The East Terrace - For the rugby football enthusiast

Walter Sutherland: Scottish Rugby Legend 1890-1918

Walter Sutherland
Walter Sutherland: Scottish Rugby Legend
Published by Tempus Publishing

By Ken Bogle

Those who like their sporting biographies to contain a bit of social history could do worse than take a look at this volume from Tempus Publishing.

Ken Bogle, a noted Scottish rugby expert, examines the life and times of Walter Sutherland, a star winger for Hawick and Scotland between 1910-14. Sutherland, or ‘Wattie’ as he was known, died aged just twenty-seven, losing his life in the First World War.

Bogle has diligently researched information on Sutherland’s life and playing career and woven the details into an enjoyable portrait of the great player. Like all good books dealing with the early days of competitive sports, Bogle also addresses the world in which Sutherland lived and played, not just confining himself to detailing his subject’s playing achievements.

The book delivers a great insight into the class divide of Edwardian rugby in Scotland. Sutherland’s Hawick were often slighted when it came to selection of the national XV and the book colourfully illustrates many examples of ‘injustice’ from the SRU. Furthermore, Bogle incorporates the politics and social problems of the time into Sutherland’s tale:

‘…when Scotland played Wales in February 1913, there were rumours that the match would be disrupted by militant suffragettes running onto the field and chaining themselves to the goalposts. Women entering the ground had their pockets and handbags searched in case they were habouring stones or offensive weapons.’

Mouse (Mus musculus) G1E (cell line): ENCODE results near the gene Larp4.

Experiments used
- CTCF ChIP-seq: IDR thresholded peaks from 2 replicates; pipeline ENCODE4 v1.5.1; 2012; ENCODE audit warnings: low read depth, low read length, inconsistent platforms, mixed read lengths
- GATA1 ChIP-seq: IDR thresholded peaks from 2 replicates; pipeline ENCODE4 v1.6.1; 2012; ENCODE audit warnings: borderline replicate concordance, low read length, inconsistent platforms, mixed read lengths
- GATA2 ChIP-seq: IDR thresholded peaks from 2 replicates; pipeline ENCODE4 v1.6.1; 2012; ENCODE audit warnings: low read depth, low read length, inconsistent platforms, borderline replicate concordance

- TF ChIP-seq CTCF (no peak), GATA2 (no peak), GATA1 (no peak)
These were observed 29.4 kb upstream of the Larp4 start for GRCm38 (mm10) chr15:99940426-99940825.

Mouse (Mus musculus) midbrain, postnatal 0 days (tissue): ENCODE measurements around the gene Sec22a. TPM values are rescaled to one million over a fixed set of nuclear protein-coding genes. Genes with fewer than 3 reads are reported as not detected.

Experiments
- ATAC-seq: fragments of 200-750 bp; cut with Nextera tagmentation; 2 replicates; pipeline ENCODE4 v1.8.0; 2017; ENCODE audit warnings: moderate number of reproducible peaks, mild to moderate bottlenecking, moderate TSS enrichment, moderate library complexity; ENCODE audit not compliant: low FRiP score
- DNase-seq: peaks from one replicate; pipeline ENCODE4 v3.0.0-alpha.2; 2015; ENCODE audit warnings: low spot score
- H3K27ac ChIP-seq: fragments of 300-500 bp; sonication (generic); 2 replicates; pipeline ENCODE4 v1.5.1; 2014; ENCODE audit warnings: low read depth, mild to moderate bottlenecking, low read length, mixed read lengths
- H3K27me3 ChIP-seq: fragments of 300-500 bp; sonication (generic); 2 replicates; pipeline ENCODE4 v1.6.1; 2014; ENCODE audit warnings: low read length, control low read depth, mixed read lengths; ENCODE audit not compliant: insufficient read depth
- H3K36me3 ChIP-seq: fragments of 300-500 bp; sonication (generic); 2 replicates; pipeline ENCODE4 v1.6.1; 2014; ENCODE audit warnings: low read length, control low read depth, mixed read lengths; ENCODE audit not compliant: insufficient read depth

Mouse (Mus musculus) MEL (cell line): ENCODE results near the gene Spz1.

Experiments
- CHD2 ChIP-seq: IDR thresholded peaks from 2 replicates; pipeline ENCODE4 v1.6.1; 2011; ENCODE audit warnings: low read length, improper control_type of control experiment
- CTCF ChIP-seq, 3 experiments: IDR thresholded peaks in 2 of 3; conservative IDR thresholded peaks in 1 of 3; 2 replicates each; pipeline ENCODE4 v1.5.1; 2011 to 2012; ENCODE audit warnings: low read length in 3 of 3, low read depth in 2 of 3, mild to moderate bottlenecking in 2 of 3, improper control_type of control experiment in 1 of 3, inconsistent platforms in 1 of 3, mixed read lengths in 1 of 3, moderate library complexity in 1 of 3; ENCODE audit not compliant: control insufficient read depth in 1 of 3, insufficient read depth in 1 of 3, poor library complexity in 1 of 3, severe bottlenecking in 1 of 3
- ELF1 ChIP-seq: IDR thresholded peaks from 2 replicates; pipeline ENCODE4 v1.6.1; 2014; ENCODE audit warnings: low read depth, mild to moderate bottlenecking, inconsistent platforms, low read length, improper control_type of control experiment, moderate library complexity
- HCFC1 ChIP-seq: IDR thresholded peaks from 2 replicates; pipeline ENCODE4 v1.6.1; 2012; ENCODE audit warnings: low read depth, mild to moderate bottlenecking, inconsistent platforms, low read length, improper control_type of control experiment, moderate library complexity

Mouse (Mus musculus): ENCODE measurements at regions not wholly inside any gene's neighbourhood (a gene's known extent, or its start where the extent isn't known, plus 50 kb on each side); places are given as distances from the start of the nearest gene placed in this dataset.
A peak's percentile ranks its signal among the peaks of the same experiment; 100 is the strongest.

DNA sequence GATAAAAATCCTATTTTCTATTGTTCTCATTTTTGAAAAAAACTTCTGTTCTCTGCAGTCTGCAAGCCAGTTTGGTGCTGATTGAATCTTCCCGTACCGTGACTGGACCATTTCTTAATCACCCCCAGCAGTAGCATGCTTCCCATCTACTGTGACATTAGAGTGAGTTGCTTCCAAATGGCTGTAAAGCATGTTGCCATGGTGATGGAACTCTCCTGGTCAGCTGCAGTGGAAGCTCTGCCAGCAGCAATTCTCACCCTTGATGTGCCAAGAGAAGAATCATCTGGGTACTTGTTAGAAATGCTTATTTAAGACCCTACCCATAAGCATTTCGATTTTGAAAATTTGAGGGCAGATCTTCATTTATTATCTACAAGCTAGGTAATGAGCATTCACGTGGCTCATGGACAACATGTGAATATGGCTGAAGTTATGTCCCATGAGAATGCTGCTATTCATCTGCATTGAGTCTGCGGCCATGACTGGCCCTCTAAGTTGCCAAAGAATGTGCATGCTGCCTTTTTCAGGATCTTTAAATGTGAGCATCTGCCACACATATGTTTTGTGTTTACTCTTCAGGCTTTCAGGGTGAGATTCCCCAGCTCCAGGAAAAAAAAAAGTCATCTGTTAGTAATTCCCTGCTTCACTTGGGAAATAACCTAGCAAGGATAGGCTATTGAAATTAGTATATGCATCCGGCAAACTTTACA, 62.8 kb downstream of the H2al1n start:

Similarly, the modern Scottish reader may also be surprised to find that the present day controversy surrounding ‘Kilted Kiwis’ and imported players is by no means a new phenomena, as this excerpt from a Scottish paper of 1911 illustrates:

‘Why however should he, a South African and of Dutch extraction, find it so simple a matter to secure a Scottish cap, while others born in Scotland, who have played all their football in Scotland, find it impossible to do so?’

Bogle cites David Parry-Jones’ seminal book on the great Gwyn Nicholls as the main inspiration for this title. He sadly lacks the sources that Jones had access to and, as a result, some of the later chapters rely very heavily on dry newspaper match reports, lacking personal recollections of memoirs. Similarly, the chapter dealing with Sutherland’s tragic death in 1918 in the First World War, relates the general actions of Sutherland’s fighting units rather than his personal story; Bogle seemingly had limited personal papers from which to draw.

That said, the book is certainly recommended to those who enjoy historical sporting biographies. Those who know little of rugby union’s infancy will also find the early half of the book a revealing ad rewarding read, certainly a better choice than some other recent rugby biographies.

You can win a copy of Walter Sutherland: Scottish Rugby Legend 1890-1918 by checking out our competition page (click here to enter our competition).